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Contest for mayor certainly is odd

Published: Fri, October 4, 2013 @ 12:00 a.m.

By David Skolnick (Contact)

On the side

Shutdown: U.S. Rep. Bill Johnson of Marietta, R-6th, isn’t accepting his salary during the federal government shutdown and is sponsoring legislation to prohibit members of Congress from receiving pay during shutdowns.

But he’s going to get paid anyway as the 27th Amendment to the U.S. Constitution restricts Congress from freezing or cutting its own pay.

House members receive $174,000 annually.

Johnson said he will have his salary during the shutdown donated to charity.

“I’m frustrated with the dig-in-your-heels-at-any-cost-to-America crowd in Washington, and so are the people I represent,” he said.

U.S. Rep. David Joyce of Russell, R-14th, is donating his salary during the shutdown to two charities: the Cleveland Food Bank and a foundation that assists and treats military veterans with post-traumatic stress disorder.

“I’ve spent the past days meeting with Democrats and Republicans alike who agree that partisan fights are not worth a shutdown,” he said.

While the Youngstown mayoral Democratic primary wasn’t that compelling, the general election race is likely the most unusual I’ve covered.

As in the primary, Democrat John McNally IV’s indictment, dismissed two years ago, on political corruption charges has been an issue.

But it’s taken a back seat to other events.

DeMaine Kitchen — an independent and considered a leading candidate for mayor along with McNally — first had to address delinquent taxes he owed to the city, Mahoning County and the state as well as a foreclosure and other financial problems.

Then county Democratic Chairman David Betras removed three black members of the party’s executive committee, including two sitting Youngstown City Council members and a former one, because they support Kitchen.

That resulted in racist accusations by some Youngstown-area black leaders against Betras. Betras calls the claims offensive and wrong, and that the removal had to do with party disloyalty and not race.

Then allegations of sexual harassment by a city council employee against Kitchen, the mayor’s chief of staff/secretary and a former 2nd Ward councilman, came to light a few days ago — just before the start of early voting and five weeks before the Nov. 5 election.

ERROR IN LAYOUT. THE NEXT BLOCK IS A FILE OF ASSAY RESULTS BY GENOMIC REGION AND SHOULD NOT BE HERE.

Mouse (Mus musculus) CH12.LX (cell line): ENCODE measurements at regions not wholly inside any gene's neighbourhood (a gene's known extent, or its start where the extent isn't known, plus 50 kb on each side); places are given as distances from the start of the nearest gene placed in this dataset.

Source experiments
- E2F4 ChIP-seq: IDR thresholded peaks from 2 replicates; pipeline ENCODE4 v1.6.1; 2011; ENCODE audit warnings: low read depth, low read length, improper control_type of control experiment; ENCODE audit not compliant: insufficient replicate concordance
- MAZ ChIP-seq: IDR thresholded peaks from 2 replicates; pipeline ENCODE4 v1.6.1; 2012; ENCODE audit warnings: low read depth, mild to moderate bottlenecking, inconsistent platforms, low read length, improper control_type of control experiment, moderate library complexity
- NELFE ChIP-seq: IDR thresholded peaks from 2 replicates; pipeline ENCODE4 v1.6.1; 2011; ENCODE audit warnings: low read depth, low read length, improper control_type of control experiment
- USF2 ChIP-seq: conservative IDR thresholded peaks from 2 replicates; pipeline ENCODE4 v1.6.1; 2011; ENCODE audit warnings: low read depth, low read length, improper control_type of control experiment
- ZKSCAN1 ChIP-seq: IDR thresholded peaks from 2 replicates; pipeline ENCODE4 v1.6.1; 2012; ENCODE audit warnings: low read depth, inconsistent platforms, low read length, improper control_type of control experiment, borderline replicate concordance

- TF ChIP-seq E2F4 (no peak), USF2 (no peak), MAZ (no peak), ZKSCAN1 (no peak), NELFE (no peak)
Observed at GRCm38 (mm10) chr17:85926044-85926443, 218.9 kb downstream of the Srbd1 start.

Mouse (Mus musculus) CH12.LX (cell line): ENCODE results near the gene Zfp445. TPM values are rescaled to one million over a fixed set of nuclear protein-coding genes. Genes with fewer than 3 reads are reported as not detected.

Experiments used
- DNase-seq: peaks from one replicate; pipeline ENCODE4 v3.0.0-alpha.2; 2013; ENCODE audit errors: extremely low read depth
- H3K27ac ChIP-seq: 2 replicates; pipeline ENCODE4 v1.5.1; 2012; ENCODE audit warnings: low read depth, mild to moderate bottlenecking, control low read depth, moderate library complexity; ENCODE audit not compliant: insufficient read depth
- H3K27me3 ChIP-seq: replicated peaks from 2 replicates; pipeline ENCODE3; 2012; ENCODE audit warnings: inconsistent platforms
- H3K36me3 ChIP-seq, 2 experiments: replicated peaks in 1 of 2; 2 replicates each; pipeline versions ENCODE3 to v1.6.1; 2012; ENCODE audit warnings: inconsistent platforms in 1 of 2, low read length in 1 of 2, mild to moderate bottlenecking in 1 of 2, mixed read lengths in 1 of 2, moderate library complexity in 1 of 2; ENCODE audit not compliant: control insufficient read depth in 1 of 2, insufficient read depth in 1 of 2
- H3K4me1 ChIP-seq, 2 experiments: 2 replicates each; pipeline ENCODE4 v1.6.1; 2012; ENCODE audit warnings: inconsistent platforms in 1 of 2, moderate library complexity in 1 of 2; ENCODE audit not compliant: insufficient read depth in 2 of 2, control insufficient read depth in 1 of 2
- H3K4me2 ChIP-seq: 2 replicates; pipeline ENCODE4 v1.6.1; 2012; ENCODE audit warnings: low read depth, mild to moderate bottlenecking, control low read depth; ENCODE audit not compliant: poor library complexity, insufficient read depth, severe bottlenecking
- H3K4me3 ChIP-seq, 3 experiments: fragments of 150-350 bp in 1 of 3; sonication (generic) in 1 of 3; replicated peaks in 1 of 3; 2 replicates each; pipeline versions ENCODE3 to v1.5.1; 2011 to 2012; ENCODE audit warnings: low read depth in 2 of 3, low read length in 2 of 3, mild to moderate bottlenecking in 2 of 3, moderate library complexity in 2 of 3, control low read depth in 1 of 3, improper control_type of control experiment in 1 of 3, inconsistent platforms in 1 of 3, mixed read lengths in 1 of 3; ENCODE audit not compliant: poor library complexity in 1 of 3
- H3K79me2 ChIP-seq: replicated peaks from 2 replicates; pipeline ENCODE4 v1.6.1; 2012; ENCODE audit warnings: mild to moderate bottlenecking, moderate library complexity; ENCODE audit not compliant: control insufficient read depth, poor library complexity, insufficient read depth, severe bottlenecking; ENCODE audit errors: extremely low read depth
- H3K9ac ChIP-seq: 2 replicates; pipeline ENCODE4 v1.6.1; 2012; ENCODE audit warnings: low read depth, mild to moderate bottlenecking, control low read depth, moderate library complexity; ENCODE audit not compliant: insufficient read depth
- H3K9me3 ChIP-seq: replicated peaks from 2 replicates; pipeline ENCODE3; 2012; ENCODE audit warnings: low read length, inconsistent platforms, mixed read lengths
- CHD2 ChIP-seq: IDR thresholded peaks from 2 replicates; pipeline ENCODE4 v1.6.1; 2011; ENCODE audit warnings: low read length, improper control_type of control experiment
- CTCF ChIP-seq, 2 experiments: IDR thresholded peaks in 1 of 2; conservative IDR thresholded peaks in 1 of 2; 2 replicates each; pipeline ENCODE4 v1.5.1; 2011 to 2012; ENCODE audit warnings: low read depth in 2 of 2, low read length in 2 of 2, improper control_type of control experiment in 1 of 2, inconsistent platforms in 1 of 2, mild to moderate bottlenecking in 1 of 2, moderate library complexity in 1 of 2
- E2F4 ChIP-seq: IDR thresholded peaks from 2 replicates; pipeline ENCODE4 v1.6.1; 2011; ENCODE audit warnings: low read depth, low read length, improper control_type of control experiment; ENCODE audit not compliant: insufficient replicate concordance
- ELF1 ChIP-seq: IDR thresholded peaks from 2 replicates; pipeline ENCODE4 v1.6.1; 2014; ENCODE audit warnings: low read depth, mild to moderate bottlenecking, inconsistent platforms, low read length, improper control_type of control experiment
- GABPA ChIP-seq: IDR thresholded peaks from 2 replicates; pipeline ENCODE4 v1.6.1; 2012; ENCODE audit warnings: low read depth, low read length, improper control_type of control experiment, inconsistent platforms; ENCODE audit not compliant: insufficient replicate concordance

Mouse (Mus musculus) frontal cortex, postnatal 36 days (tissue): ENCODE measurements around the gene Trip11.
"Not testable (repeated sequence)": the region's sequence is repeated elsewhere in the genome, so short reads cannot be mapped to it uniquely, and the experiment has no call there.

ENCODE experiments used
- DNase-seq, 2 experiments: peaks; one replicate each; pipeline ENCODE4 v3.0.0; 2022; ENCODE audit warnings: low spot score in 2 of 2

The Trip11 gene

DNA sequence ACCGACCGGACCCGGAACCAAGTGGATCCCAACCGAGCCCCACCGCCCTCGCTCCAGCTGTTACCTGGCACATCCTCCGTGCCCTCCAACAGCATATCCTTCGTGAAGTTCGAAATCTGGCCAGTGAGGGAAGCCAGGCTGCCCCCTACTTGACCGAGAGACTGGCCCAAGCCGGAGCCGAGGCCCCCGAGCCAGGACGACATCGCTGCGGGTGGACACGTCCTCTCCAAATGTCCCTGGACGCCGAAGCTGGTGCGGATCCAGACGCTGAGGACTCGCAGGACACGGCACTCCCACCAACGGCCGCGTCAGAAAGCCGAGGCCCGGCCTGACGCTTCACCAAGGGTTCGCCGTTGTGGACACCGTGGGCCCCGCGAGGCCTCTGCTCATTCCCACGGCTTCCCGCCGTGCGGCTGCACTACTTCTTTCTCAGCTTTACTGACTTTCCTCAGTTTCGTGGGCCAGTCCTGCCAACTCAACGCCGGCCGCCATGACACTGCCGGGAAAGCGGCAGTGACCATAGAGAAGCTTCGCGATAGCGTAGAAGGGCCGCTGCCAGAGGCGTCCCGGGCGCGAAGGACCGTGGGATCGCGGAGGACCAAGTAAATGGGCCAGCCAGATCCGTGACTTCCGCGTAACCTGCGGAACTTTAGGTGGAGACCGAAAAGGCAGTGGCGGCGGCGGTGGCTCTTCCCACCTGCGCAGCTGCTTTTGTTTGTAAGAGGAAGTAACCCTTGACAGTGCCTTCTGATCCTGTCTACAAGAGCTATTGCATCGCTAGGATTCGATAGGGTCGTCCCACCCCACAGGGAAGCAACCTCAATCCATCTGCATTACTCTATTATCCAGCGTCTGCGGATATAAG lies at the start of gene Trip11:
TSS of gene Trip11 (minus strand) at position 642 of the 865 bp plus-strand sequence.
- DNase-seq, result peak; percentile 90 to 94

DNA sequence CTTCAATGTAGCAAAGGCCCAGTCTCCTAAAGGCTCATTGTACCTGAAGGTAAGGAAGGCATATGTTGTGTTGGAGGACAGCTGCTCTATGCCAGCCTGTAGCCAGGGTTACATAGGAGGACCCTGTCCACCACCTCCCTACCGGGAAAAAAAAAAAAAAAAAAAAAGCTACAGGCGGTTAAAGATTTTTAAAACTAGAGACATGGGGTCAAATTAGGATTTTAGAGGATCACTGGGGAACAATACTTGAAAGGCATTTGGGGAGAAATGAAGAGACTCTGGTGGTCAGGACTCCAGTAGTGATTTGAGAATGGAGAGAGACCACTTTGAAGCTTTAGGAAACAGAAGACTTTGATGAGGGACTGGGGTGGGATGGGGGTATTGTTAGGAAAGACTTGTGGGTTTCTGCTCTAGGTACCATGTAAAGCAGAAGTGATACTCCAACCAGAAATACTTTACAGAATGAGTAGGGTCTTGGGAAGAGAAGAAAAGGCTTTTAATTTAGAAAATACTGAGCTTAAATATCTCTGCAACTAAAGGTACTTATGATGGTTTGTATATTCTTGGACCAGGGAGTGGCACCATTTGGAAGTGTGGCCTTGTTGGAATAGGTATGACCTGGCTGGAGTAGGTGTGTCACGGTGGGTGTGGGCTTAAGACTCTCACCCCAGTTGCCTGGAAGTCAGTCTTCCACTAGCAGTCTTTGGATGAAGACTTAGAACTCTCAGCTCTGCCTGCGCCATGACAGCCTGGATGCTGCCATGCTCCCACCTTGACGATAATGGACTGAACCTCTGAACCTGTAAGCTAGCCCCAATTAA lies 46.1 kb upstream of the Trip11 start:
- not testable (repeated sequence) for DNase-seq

Kitchen has strongly denied the claims of Lyndsey Hughes, the city’s downtown director of events, special projects and marketing, that he sexually harassed her on and off since January 2011.

Kitchen also questions the timing of the allegations, calling them “politically motivated” because Hughes supports McNally.

As for waiting until now to come forward, Emily Gilbert, one of Hughes’ three attorneys, said the harassment stopped for a while, then started and stopped, and then continued this past June.

The law department is hiring an investigator to review this case that could end up becoming a lawsuit.

Of concern is that Hughes went to Charles Sammarone, then city council president and now mayor, in January 2011 about the alleged sexual harassment.

Sammarone’s response, according to Hughes’ attorneys, was: “What do you expect? You are a pretty, young girl.”

Rather than conduct an investigation, Sammarone met with Hughes and Jamael Tito Brown, then the 3rd Ward councilman, to discuss the issue.

Kitchen came into the meeting after it started and in response to Hughes asking why he was there, Sammarone said, “Because this ... needs to stop,” according to her attorneys.

It did for a while, but resumed, then stopped and started again this past June, her attorneys contend. They also claim that Hughes’ five-day suspension in July was in “retaliation” for her complaints about Kitchen.

Kitchen said that isn’t true, and that’s been supported by members of council.

How this impacts the mayoral race remains to be seen, but it can’t possibly help Kitchen’s campaign.

Finally, there is John M. Crea, an independent mayoral candidate, who has been arrested twice since Aug. 30, refused to undergo a mental health evaluation, is in the county jail and appears to be in serious need of help that he apparently isn’t interested in receiving.

He’s already been convicted of aggravated menacing and disorderly conduct and is on probation, and now faces three counts of aggravated menacing.

This certainly isn’t just another Mahoning Valley political race.

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